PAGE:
Pay talks with German dockworkers break down – more strikes feared

Further strike action was feared in the German port of Hamburg after pay talks between port employers and dockworkers broke down at the weekend.

Negotiations between German port employers and dockworkers trade union ver.di ended without a result on Saturday after 10 hours. The union said that a revised offer from the Central Association of German Seaport Companies (ZDS) was “inadequate”, noting that it was “far below the real wage protection demanded by ver.di, in view of the current rate of price increase of 7.9%, and is therefore unacceptable for the employees”.

The third round of negotiations started on Friday, accompanied by a warning strike by 12,000 port workers at Hamburg, Bremerhaven, Wilhelmshaven and Emden during the late shift on Thursday. It was the first industrial action at German ports in decades.

ZDS lead negotiator Ulrike Riedel said that “we have a comparatively high wage level in German seaports. In the last round of negotiations, given the currently challenging inflation rate, we made an offer that compensates for the losses of our employees in real wages. This offer is in line with many other current ver.di collective bargaining agreements. The fact that strikes are now being called in the current crisis framework is completely unacceptable.” She added that there was “a large wave of delayed ships” expected at German ports in the coming weeks, and that strike threats would add further stress to the supply chain.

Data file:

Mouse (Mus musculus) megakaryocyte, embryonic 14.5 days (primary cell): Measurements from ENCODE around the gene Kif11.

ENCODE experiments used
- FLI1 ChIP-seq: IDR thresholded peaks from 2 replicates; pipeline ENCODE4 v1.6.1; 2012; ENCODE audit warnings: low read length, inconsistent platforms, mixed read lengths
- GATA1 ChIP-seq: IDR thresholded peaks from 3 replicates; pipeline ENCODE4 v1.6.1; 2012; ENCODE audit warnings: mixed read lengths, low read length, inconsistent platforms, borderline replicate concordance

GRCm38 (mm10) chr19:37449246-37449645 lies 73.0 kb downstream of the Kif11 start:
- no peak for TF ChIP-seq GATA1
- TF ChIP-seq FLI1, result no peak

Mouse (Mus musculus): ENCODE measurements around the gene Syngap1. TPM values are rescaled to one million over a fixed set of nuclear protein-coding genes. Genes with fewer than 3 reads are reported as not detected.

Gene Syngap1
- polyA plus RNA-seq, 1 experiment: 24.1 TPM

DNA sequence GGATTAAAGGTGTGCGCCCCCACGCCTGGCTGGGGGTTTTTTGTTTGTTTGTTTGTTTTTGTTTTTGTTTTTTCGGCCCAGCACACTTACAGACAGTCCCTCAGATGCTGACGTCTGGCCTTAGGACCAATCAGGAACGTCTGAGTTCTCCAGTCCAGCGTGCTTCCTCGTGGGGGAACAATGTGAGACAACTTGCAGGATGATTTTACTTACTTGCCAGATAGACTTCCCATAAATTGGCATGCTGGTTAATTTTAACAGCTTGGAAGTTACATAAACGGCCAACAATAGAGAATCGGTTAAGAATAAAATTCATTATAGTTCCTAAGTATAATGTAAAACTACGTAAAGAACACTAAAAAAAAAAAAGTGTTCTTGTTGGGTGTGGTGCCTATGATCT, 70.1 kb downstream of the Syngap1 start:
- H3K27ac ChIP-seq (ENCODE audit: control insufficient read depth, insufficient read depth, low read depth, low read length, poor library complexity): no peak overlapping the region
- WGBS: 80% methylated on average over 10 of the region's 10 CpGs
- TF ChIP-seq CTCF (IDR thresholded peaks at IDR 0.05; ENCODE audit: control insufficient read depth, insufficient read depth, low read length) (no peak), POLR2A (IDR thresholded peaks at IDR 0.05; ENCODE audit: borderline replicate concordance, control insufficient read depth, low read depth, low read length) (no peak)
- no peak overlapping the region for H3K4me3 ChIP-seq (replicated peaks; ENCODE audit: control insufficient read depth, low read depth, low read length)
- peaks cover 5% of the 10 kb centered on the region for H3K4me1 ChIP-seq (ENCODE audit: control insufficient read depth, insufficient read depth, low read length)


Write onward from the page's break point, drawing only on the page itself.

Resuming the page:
Both ZDS and ver.di said that a date for the resumption of talks would be agreed in the next few days.

With the two largest container hubs in mainland Europe, Rotterdam and Antwerp, heavily congested, any blockage at Hamburg, the third-largest, would not offer any easy alternatives for container shipping lines looking to bring goods into Europe, or for exporters looking to move goods out.

Maersk said its hubs at Bremerhaven and Rotterdam were its “most severely congested North European ports” and that its networks were operating “under severe pressure”.

Hapag-Lloyd said yard occupancy at Hamburg’s Container Terminal Altenwerder (CTA) stood at 90%, “mainly caused by the discharge of heavy import vessels and reduced import pick up rates”.